Cases submitted to the Safety Board are usually considered within two to three months. When considering a case, the Board members can issue probable cause and accept the report as it is. They can place the report on notation; where each of the Board members must be briefed, and sign off on the report individually. Finally, the Safety Board can schedule the report to be discussed during a Sunshine Meeting.  Cases that go before the Safety Board are public meetings that are covered by the media. They result is formal and public adoption of the probable cause of the accident and any recommendations put forth by the staff.  The case report is published as a mini “Blue Cover” report.  The final report in its entirety is placed on the web.

Is That It?

Although a final report is issued and may contain recommendations for change, that is not the end of the story.  A report is just a document, and recommendations will not prevent future accidents if the industry does not embrace them.  NTSB reports are written to be read by persons with an interest in that area.  For air show performers, the report should allow them to reflect on their own skills and reassess if they are indeed planning, preparing and performing properly. Distractions, last second changes in schedules, an oil leak, a lapse in concentration, all these can contribute to the chain of events leading up to an accident.  Reading the NTSB report about the accident might provide you with some personal lessons learned.  After all, the best pilots are the ones who know that on any given day, they could be Joe, especially if they are not prepared and do not have their “game face” on when they take to the air.

For those who put on the air shows, oversee the events, and brief the performers, knowing what can lead to an accident is vital.  Air bosses might look around the room as they are giving their briefing and note, “Hey, that guy, Joe, he doesn’t look like he’s paying attention.  I better make sure he got it.”  Show officials and other pilots look around.  If you see a pilot preparing to fly and he’s dragging, or he looks pale, talk to him.  Ask him, “Are you okay?  Do you feel up to flying today?  It’s okay if you don’t.”  It could be nothing, or that gesture might be “the out” he’s looking for.  You may have just broken the chain of events leading to a fatal accident.

Finally, when you read these reports and there are things you don’t understand, have ICAS call the NTSB.  The NTSB will try to put the lead investigator in touch with you or your group to answer your questions.  The NTSB plans to present during the ICAS Convention, some of the details surrounding recent air show accidents and the lessons to be learned from those cases.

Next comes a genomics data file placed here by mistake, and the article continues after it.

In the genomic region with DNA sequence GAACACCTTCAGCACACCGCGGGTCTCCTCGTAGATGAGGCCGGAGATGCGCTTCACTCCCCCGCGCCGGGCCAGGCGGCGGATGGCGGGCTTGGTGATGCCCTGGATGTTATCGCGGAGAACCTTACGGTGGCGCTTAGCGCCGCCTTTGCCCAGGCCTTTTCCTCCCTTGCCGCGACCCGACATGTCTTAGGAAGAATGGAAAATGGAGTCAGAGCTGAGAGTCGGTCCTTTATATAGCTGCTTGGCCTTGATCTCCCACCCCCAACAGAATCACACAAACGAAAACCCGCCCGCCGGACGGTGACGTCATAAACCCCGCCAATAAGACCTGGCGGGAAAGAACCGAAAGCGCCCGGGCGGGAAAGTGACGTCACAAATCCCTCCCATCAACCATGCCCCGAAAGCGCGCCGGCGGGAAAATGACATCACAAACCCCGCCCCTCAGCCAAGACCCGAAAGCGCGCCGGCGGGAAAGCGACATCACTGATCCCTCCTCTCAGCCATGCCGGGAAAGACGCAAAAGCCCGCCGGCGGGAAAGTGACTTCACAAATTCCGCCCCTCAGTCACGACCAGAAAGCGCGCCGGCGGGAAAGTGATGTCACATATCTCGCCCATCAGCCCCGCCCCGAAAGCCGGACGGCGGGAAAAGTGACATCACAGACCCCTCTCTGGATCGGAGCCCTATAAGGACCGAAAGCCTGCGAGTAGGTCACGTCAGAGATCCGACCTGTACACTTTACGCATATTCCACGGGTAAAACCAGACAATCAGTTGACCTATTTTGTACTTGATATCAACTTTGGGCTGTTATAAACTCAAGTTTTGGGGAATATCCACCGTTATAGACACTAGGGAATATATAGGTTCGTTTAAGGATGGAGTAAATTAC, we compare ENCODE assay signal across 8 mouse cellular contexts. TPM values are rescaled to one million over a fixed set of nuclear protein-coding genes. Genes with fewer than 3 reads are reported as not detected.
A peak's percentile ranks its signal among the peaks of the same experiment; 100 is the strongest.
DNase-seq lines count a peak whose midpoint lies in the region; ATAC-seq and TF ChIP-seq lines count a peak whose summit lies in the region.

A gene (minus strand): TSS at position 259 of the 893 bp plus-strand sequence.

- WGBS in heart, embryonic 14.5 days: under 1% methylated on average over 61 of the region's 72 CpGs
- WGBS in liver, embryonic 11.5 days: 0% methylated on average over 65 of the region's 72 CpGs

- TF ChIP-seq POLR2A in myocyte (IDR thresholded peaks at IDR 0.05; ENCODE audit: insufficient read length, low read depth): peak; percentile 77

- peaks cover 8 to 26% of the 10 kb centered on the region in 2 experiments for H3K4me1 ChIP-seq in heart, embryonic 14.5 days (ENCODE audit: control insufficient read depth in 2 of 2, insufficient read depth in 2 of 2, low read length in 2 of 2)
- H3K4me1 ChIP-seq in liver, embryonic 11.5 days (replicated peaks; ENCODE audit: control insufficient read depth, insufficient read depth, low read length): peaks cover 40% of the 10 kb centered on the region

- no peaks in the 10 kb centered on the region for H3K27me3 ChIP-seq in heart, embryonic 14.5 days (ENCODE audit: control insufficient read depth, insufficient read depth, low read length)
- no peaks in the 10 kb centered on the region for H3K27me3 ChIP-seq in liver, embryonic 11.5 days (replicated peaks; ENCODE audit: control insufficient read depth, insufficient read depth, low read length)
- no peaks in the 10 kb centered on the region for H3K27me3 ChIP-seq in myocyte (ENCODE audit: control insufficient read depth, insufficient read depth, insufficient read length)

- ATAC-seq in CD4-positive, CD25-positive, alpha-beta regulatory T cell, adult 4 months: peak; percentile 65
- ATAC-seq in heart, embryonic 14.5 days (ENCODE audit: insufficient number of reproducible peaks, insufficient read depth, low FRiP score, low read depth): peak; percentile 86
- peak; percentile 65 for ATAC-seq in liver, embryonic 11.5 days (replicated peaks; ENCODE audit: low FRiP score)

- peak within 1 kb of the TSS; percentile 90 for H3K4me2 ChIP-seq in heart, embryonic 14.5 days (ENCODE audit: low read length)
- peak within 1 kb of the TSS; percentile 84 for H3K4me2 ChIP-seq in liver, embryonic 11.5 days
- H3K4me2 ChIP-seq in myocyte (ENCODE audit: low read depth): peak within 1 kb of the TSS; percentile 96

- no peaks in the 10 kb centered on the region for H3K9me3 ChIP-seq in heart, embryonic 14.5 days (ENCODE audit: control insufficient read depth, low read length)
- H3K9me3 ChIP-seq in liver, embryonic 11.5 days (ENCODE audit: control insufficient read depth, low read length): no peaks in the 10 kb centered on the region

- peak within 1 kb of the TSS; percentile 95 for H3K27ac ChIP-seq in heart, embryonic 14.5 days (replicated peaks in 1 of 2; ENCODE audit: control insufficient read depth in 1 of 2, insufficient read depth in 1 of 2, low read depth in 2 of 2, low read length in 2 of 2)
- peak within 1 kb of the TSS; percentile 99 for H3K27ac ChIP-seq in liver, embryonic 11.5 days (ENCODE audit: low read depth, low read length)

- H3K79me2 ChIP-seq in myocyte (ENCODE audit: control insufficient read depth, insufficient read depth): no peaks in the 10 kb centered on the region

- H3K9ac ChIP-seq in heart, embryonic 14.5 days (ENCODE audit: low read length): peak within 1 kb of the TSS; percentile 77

How You Can Help?

No one knows the air show industry better than the people who work at it each day.  The manufacturers and the mechanics that maintain the airplanes are the ones who know those airplanes and their associated systems best.  The instructors who teach and have performed the aerobatic maneuvers flown are the experts in how the maneuvers are set up, entered and executed.  Air bosses are the experts in orchestrating and conducting the shows.  FAA inspectors are the overseers.  The pilots who fly in the shows each week know the maneuver sequences and can readily recognize when things are not in sync.  All of you can help the Safety Board help you.  The better our investigators understand the events involved in a case, the better job they can do, and the better lessons they can put forth.  ICAS is working with the NTSB to make this happen; to link you, the experts, with investigators as they examine the evidence underlying the air show accidents they investigate.  The NTSB’s goal in working with ICAS is to help prevent the next accident from happening. The Safety Board wants to see air shows thrive and thrill spectators with exciting aerobatic flight. This can only happen with fewer accidents.  We are your partners in prevention.

Dr. David Bowling is the Regional Director for the National Transportation Safety Board’s Central Mountain Region, Office of Aviation Safety, in Denver, Colorado.  He is a Senior Air Safety Investigator having conducted over 450 aircraft accident investigations in 12 years with the agency.  Dr. Bowling holds an Airline Transport Pilot certificate and is an active CFII, MEI.  He is a former military pilot and a graduate of the National Test Pilot School.  He has flown more than 5,800 hours in over 50 different aircraft.  Dr. Bowling is the current NTSB liaison to the International Council of Air Shows.

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David Bowling
David Bowling is the regional director of the National Transportation Safety Board based in Parker, Colorado.